Quietly, Brazil Nukes Up

Federal Deputy Jair Bolsonaro in a public hearing at the Ethics Council of the Brazilian Chamber of Deputies. Photo by Agência Brasil Fotografias.

Brazil’s Mines and Energy Minister Bento Albuquerque has given an interview to a Brazilian news agency, O Estado de S. Paulo, that the country intends to restart uranium mining by the end of this year as part of a resurrected nuclear program, according to the Rio Times.

The official reason for pursuing nuclear technology is to develop a fleet of nuclear-powered submarines and to expand their civilian nuclear power production. Nuclear power is a comparatively clean option compared to fossil fuels and it enjoys far greater and more consistent power generation than other “green energy” options. Its reputation has suffered from high-profile public failures to maintain control of the energies released in the process.

The concern for the U.S. has been, not with nuclear power, but with nuclear arms. By including military applications within their stated goals, those concerns are again being raised.

During the 1970s and 1980s, Brazil had a secret program to develop nuclear weapons. This happened during the period of the military dictatorship… a time which Jair Bolsonaro, the current President of Brazil, has regularly and openly praised.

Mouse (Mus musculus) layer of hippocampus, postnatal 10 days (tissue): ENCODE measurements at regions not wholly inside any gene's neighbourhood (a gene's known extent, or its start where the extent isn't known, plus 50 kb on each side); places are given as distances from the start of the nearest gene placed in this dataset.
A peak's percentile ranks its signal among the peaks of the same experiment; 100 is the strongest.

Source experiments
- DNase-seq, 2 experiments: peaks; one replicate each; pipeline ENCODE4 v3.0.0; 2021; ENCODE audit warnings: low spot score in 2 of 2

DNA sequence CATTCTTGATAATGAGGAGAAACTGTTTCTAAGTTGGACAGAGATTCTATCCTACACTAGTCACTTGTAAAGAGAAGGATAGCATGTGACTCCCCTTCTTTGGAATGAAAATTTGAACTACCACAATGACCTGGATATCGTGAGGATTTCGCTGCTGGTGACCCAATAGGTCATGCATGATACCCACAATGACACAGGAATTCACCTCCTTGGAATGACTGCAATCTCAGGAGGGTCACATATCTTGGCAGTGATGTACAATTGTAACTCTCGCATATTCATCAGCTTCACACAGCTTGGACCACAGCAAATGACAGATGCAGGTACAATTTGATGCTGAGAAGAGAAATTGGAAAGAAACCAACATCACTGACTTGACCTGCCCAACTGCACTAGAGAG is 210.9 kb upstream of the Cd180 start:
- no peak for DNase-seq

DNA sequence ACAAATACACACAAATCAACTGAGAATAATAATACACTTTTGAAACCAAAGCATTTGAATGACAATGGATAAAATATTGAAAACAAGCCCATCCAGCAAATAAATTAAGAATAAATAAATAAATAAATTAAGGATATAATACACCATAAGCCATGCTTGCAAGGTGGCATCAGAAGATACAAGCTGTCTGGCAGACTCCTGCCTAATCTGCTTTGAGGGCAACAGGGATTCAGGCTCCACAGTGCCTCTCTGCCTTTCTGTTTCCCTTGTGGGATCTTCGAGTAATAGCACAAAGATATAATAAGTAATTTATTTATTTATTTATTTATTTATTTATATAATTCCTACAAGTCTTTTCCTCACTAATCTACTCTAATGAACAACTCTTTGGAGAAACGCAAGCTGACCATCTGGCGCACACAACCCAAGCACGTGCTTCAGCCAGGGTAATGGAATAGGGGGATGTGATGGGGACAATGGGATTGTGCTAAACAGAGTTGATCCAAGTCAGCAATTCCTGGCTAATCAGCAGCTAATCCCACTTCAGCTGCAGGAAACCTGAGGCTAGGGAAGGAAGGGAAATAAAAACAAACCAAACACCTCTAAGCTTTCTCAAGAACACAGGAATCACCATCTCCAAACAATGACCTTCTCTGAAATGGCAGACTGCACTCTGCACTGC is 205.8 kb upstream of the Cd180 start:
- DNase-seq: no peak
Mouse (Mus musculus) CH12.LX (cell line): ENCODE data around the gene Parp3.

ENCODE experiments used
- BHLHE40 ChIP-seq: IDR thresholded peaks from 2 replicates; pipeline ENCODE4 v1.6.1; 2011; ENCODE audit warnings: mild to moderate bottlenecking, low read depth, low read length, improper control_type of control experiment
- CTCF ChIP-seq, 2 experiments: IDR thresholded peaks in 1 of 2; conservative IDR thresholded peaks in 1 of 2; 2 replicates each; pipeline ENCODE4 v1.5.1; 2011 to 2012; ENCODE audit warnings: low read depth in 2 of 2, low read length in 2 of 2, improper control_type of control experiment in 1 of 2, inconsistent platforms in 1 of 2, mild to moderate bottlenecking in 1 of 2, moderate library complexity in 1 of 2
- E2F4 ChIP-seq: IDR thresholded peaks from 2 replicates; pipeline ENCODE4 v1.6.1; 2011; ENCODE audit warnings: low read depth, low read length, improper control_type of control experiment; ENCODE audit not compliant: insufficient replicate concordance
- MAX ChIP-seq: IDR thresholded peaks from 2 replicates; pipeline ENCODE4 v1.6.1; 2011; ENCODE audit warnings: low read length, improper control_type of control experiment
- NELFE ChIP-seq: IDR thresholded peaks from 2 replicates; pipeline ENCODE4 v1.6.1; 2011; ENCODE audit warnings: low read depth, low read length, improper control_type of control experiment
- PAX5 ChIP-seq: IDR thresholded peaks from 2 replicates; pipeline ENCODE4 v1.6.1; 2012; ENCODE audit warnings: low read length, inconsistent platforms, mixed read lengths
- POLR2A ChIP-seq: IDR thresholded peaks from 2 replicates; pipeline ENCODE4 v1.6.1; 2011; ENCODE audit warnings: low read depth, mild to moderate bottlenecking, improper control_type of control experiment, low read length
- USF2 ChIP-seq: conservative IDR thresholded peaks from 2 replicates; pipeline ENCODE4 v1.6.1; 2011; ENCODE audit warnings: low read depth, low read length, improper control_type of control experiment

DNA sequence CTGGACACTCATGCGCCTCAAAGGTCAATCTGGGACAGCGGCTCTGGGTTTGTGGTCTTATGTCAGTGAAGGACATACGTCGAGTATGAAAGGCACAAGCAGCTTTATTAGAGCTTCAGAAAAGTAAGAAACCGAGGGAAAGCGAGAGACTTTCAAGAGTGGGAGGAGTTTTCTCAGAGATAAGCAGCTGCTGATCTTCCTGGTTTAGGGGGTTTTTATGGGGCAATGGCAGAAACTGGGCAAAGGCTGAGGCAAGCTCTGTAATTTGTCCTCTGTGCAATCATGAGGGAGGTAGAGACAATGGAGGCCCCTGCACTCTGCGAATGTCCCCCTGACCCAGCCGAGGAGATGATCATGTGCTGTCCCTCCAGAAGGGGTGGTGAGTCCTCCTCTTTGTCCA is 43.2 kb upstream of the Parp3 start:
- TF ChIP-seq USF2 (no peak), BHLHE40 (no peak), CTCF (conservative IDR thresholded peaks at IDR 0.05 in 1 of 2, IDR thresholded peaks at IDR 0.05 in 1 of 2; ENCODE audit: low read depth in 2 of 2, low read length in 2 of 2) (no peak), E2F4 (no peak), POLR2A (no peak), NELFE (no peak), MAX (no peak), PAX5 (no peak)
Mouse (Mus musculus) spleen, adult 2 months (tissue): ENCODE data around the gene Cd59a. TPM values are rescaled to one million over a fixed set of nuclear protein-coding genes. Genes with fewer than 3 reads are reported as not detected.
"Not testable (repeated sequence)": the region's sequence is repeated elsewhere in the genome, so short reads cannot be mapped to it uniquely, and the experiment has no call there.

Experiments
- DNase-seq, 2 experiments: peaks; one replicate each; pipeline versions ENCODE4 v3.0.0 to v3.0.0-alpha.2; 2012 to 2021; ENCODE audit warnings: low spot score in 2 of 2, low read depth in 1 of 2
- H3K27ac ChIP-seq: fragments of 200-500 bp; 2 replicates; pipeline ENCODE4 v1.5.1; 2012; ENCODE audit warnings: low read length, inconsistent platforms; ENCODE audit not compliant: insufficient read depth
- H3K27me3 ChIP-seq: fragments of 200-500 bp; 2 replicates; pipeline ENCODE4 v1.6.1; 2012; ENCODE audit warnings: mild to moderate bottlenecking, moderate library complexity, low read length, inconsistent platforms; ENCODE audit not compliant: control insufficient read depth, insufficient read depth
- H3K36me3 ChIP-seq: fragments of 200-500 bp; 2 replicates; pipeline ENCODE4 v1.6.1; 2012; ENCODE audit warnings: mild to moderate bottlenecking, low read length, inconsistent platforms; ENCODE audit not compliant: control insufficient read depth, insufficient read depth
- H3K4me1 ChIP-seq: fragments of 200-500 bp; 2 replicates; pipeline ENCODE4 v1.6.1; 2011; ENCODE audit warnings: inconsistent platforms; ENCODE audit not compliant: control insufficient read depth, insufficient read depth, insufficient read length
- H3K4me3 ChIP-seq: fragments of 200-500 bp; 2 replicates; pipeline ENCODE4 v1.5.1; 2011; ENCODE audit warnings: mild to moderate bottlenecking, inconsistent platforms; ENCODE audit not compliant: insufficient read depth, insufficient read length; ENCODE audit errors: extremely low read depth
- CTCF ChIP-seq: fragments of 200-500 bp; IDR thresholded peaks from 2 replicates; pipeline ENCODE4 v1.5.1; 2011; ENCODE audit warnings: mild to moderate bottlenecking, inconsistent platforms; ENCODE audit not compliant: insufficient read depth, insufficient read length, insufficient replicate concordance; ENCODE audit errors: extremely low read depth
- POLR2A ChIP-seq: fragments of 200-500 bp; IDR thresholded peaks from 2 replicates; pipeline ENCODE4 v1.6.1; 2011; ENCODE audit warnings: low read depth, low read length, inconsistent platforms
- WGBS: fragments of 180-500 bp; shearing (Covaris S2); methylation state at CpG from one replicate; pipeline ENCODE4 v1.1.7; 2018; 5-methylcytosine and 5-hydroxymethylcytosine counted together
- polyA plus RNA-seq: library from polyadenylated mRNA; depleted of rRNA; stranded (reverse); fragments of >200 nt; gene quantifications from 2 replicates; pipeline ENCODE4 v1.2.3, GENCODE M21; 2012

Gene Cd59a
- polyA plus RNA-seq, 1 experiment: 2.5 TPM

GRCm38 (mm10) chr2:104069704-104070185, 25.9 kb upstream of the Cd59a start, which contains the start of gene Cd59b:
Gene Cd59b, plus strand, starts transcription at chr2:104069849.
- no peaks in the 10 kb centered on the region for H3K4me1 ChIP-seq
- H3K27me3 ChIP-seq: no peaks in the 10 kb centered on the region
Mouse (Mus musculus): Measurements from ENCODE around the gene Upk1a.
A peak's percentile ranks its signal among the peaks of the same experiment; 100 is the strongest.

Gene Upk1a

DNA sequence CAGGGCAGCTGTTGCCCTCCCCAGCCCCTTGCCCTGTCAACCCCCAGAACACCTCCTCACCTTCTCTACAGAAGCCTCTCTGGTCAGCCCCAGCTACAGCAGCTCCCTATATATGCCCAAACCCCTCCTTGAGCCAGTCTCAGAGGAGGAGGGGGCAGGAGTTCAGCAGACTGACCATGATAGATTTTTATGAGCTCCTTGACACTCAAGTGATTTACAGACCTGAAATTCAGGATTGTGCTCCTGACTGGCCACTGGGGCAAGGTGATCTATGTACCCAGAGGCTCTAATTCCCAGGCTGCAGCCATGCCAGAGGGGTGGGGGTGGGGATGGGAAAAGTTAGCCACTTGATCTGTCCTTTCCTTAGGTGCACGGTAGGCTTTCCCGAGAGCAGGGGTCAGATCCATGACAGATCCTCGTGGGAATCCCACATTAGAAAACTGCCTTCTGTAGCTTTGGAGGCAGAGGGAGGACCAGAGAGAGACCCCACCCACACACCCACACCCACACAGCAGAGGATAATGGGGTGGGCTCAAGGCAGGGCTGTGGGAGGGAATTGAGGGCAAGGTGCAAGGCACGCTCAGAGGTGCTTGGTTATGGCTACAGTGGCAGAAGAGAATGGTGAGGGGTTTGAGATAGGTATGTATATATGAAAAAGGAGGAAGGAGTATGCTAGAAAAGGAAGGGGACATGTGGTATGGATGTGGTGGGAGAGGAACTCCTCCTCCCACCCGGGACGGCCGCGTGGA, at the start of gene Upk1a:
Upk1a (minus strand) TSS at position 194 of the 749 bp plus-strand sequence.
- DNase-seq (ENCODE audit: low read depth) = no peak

Brazil’s political stance has shifted greatly through successive leaders, often maintaining their strongest international ties with countries openly antagonistic to the United States.

Their leadership has recently been seeking a strong alliance with the United States, or at least a strong relationship with the President, Donald Trump. An attempt to place the two Presidents’ respective sons as official ambassadors to each others’ country is reported to have failed due to insufficient support from the Brazilian legislature.

Independent of the current relationship between the United States and other countries, the official position of the U.S. has been to minimize the proliferation of nuclear weapons. Historically, having the largest country in South America restart a military nuclear program, even if it is officially only doing so in the name of propulsion, would be a matter requiring a swift response.

With a policy of American retreat from international influence and our abandonment of stated allies, we are inviting other nations to ramp up their own defenses, including nuclear arms. This seems particularly unwise when those countries have been regularly run by governments hostile to the United States, and when they are situated very close to America’s shoreline.

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About AlienMotives 1991 Articles
Ex-Navy Reactor Operator turned bookseller. Father of an amazing girl and husband to an amazing wife. Tired of willful political blindness, but never tired of politics. Hopeful for the future.